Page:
Social commentary by Mega Man
Where's the hate?

Aquaria - it's all about the vibe

Screenshot_aquaria I was playing Aquaria yesterday when my wife Jennifer walked into the room and asked "what's that game?" Now this may seem a trivial question to you, but to me it was a momentous event. I play a *lot* of video games. I don't finish many, and I can't say I enjoy most of them, but I try to keep up with the latest releases as best I can. Despite all the gaming that goes on in this house, Jennifer has never once asked me, "what's that game?"

It gets better. I told her it was an independent game called Aquaria and offered to show it to her. She was interested. Another milestone. I spent five minutes or so swimming around and playing musical notes. She was fascinated. She said she liked the music and the water. At the end I asked her if she was interested in giving it a try...and she said yes. Yahtzee!!

Today I decided to follow up and find out what interested her in Aquaria. Her response was straightforward. "Most games you play all look the same to me. You're looking down from above on some guy running around with a gun. This one is  different. I like the way it looks and sounds."

She's casual and I'm hardcore, but her response to Aquaria captures my feeling about this game exactly. I like the way it looks and sounds. I like its style. For lack of a better word, I like its vibe.

So what the heck is vibe, and how do you get it into a game? I think Aquaria has a few valuable lessons.

  • One thing you don't need is originality. Aquaria is a clever mash-up of design elements from Metroid, Zelda, Ecco the Dolphin, and the LucasArts adventure Loom. Vibe comes from what you do with these elements - how you spin them to serve your own goals and dress them up in Aquaria clothes. If the spin is clever and fun enough, we'll quickly forgive the derivative design.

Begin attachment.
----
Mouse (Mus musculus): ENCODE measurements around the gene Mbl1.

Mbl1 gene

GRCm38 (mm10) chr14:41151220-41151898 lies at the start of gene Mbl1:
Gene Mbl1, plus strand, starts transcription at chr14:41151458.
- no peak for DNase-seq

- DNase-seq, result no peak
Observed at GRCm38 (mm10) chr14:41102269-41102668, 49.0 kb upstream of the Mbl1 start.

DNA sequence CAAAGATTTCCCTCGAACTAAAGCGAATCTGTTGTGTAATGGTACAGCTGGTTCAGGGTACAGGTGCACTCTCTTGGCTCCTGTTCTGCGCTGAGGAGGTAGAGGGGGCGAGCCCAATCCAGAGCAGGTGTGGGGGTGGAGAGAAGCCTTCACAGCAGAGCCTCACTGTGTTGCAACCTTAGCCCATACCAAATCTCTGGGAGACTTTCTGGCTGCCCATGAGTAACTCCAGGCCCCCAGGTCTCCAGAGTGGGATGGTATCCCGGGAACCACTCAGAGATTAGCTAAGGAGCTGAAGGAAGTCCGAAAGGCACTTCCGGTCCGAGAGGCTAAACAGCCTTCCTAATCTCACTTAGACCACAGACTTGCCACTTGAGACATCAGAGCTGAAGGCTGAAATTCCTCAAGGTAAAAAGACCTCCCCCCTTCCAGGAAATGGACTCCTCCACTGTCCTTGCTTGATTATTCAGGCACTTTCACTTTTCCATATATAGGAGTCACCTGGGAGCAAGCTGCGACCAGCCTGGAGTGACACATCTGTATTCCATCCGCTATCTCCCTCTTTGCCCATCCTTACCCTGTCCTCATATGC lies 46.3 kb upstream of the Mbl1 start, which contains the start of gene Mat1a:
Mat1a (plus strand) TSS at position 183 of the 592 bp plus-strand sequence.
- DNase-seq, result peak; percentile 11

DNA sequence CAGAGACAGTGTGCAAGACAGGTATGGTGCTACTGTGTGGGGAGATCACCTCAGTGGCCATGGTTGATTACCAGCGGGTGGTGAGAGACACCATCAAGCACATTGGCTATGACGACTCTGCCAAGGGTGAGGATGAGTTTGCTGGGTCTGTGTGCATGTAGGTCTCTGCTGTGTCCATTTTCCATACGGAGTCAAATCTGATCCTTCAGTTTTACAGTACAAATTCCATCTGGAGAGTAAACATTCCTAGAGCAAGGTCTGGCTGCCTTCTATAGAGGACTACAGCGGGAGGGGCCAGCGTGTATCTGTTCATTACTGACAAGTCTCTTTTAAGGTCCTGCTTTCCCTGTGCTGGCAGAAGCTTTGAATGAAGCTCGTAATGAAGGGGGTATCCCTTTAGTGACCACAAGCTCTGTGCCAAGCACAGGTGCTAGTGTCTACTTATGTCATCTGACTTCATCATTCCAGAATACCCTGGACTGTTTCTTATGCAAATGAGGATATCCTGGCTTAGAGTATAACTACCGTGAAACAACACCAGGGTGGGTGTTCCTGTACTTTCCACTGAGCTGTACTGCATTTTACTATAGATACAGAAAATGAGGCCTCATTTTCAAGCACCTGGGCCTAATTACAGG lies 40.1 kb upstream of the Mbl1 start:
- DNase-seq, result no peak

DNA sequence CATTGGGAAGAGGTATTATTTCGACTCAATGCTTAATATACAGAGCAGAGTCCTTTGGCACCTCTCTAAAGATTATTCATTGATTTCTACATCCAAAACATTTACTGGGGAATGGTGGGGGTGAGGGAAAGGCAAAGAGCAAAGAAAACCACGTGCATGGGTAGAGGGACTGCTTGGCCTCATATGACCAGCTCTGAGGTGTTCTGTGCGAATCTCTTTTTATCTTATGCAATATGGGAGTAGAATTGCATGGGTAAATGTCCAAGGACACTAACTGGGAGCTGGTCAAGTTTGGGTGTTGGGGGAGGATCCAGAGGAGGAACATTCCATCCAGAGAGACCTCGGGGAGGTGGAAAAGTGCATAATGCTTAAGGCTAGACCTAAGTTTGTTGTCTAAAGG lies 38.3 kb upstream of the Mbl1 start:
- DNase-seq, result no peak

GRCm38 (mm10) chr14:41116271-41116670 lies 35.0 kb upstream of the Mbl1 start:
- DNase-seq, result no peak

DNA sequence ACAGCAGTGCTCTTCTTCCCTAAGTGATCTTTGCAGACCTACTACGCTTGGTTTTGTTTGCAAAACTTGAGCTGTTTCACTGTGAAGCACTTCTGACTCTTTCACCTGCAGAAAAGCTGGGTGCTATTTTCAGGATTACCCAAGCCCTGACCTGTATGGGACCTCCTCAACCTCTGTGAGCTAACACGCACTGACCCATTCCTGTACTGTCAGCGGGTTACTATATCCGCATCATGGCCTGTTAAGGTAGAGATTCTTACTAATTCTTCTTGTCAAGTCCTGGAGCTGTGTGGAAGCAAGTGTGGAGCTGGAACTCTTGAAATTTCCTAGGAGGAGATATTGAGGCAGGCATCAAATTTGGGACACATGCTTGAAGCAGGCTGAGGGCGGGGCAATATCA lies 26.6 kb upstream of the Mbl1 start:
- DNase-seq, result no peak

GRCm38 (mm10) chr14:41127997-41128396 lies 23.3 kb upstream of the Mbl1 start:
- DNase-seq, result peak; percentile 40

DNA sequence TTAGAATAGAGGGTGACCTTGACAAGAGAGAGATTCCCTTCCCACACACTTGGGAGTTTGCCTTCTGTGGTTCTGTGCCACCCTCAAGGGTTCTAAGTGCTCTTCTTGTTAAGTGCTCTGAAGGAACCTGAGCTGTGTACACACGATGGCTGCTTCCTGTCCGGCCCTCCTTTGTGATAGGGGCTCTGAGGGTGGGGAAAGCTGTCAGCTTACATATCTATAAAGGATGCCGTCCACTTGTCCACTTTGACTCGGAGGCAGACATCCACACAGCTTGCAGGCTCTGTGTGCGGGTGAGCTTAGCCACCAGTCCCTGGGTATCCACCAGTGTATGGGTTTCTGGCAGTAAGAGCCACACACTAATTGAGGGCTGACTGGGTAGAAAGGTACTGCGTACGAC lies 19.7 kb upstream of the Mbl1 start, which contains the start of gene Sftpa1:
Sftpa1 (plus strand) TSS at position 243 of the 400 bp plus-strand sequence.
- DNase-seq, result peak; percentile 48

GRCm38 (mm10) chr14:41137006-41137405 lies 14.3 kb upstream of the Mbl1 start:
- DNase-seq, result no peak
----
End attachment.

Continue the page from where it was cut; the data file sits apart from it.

• Make your character pop. Aquaria's designers have done many little things to personalize Naija, adding style and flair to her appearance and movement. Color matters in this game, and it's used purposefully. Naija is an aqua-green-skinned elfish girl with white hair. She fits into her underwater environment perfectly, but her hair starkly distinguishes her from other sea creatures, making her seem both of the sea and from outside it. That white hair also makes her easier to track when the action gets frenetic.

    When Naija swims, small bubbles trail in her wake, then slowly disappear. As she glides through the water, she sometimes casually pulls one arm behind her head as if striking a pose. Very nice little touch. If you stop moving her, she floats upright in the water, periodically flapping her arms and legs to maintain her position. She blinks her eyes, and her cape subtly waves with the water current. The camera very slowly zooms into her as if to say, "I'm your girl. Let's go."

  • Music is key to vibe. Give it a signature. Integrate it with gameplay, if possible, and provide the player some control. Don't just think jukebox. Also think karaoke. Less Final Fantasy cinematic and more Rez interactive. Game music typically conveys mood and environment, underscores action, and establishes locale and character motifs. That's how movies use music too. Video games can do more, and Aquaria is a good example of how that can work.

  • If you've created a visual and sonic vibe, be sure to let the player play in it. Aquaria's sumptuous and colorful environments beg to be explored with no pressure to accomplish anything. Naija controls so beautifully--with a mouse, keyboard or gamepad--that there's joy to be had simply swimming around. Let the player soak up the vibe. In my case, I use these playful interludes to make up little tunes with Naija's wheel.

  • Use actors who understand the vibe you're going for. In the movies, Cate Blanchett does this better than anyone. She can be soft, imperious, seductive, mysterious--whatever the role requires--and she accomplishes much of this through her voice. In Aquaria, Naija is voiced by an actress named Jenna Sharpe whose characterization is entrancing. Maybe I'm a softy for a breathy English accent, but Ms. Sharpe's evocative rendition fits the world of the game perfectly.

None of this has much to do with level design or narrative or gameplay mechanics. These are competently handled in Aquaria, but they aren't what really matter. What draws you into Aquaria's underwater world and keeps you there--what matters--is the vibe.